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Monday, September 28, 2009
Updated: June 14, 6:40 PM ET
White Winters, Powered by Wind

Wind turbines on Jiminy Peak. Do you feel a draft?
In case you didn't notice, resorts have slumped into an economic and environmental pickle as of late. With fuel prices bouncing up and down like a mogul lover on spring break, and the global warming impacts of traditional, oil-derived energy sources a looming threat, several pioneering resorts are turning to an abundant and very local alternative power resource: wind.

Wind turbines like this one can generate more than enough juice to make a dent in a resort's yearly electrical demands.
Besides being the destination of choice for night riding in the central Vermont area, home to Burton, Rome, and others, Bolton Valley Resort is about to be the first in the state to juice up with their own wind turbine. Already under construction as of mid-September, the resort expects to have the 121-foot-tall Northwind 100 Wind Turbine up and running near the top of the Vista Quad chair by late fall 2009. The turbine's three 33-foot long blades will generate 300,000 kilowatts/yr, the equivalent of 12 percent of the resort's yearly electrical demands.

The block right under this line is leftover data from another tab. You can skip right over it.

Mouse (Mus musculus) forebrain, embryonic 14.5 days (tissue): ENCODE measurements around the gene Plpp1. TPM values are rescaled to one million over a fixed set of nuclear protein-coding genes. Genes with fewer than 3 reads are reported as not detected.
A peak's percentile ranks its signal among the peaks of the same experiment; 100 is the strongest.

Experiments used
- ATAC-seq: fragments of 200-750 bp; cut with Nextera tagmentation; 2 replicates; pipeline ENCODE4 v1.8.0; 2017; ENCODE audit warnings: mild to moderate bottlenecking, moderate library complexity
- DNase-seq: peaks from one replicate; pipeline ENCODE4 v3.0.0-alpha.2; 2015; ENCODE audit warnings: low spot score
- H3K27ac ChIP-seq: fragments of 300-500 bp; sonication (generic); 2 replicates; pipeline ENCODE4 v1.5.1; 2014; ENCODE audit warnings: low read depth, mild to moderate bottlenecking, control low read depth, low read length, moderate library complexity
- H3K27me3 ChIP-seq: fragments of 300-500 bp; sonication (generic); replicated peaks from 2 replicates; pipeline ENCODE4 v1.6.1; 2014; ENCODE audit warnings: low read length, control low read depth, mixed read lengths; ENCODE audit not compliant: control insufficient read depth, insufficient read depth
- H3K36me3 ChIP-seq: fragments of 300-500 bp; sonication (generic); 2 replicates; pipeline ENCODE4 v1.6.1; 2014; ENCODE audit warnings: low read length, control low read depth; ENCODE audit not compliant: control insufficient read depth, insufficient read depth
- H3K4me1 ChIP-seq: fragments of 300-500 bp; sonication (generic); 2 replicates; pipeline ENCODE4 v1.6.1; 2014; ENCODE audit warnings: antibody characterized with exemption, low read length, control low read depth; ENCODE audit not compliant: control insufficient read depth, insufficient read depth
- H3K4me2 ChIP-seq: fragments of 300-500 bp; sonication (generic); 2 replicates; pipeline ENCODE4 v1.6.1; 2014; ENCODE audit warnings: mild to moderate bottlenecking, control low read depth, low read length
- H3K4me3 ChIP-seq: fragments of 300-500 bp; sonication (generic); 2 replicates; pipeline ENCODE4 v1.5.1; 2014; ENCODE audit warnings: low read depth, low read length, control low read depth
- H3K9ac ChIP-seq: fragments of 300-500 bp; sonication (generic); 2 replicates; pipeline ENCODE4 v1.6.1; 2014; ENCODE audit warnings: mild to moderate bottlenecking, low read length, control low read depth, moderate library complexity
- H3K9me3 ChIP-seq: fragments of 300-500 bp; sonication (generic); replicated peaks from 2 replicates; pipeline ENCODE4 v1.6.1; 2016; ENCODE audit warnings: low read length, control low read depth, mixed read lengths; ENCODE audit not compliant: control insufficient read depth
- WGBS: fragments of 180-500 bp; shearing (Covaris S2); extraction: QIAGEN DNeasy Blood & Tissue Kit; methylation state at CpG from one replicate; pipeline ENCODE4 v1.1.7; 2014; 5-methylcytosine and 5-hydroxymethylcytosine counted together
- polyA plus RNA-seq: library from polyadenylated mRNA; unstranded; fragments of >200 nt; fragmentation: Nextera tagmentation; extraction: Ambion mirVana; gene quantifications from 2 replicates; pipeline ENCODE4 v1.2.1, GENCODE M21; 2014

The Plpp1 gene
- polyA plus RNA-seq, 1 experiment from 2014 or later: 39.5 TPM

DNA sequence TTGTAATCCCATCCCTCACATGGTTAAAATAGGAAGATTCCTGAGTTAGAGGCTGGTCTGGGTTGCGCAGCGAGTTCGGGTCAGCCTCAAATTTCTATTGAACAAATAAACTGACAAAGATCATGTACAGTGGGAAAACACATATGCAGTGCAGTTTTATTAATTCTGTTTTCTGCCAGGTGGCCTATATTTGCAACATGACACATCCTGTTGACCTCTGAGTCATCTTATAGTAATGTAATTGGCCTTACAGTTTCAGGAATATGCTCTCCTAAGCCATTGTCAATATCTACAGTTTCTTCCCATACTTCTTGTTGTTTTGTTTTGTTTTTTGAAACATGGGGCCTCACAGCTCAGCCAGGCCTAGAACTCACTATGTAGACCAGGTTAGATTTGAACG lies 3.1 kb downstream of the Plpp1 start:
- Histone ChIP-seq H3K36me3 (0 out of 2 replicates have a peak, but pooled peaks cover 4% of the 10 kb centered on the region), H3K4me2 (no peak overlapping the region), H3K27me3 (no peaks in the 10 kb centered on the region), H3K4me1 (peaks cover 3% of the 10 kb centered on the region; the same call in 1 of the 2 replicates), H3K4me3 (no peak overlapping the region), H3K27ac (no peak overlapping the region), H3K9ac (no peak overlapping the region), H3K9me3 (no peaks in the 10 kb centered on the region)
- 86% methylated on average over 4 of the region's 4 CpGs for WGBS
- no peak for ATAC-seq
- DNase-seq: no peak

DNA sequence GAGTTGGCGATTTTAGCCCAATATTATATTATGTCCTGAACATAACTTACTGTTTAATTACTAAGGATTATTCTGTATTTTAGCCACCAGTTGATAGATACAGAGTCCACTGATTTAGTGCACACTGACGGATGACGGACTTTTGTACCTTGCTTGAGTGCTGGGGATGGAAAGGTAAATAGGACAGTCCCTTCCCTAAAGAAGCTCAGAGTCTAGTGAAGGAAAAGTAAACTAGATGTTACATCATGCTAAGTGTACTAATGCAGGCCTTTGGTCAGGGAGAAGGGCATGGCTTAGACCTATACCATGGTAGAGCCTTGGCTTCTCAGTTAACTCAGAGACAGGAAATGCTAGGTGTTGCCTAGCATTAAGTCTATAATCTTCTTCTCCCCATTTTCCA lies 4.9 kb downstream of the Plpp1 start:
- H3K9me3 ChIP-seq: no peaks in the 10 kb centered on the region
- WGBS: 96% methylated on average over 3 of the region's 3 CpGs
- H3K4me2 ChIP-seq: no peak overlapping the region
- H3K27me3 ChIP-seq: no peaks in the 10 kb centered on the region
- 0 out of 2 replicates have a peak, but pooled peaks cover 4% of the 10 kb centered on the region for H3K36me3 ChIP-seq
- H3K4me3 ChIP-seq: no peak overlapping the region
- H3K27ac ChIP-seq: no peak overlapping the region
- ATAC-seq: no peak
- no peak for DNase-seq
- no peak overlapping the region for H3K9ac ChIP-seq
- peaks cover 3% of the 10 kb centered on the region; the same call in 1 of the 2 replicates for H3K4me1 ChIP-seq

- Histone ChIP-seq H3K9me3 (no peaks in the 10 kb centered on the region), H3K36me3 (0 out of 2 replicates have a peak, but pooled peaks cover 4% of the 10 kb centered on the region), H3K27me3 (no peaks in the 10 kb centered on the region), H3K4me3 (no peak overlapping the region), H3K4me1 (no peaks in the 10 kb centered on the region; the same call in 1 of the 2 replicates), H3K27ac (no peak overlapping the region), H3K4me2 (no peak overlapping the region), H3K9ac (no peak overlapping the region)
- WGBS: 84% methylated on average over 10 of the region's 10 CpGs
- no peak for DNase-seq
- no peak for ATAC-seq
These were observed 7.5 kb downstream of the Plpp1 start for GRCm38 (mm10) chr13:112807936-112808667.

Bolton is the third US ski resort to tap the gusty breezes that buffet ski areas. In August of 2007, Jiminy Peak in Massachusetts became the first in North America to generate power with their own wind turbine, a considerably larger (253 feet tall, with 123-foot blades) version that cost 4 million to install, and now provides 33-percent of the area's annual electric needs. Inspired by their Massachusetts neighbor, and looking for a way to cut business-threatening electricity costs Berkshire East Ski Resort, announced plans to build their own turbine in 2008. But construction plans are for the moment caught up in hearings, as the area Planning Board considers the impact of the project on a nearby historical site.

Construction is underway for the new wind turbine at Bolton Valley Resort, Vermont.

North of the border in Vancouver, BC, construction of a 65-meter turbine is underway at Grouse Mountain, expected to be online and generating up to 20-percent of the resort's electricity needs by early 2010. Grouse's project also faced public opposition, as do most wind projects. Maximum wind is typically found on the top of hills and mountains -- the large-to-gigantic towers seen as an aesthetic eyesore, and can be a threat to birds and bats, who face a potential ginsu every time they fly near.

In the larger picture, the view snowboarders don't want to see is a green mountain in December or January. The windmills are large up-front investments, in both economic and visual terms, but have the potential of a huge payoff—reduced dependence on fossil fuel-generated electricity, and longer, stronger winters.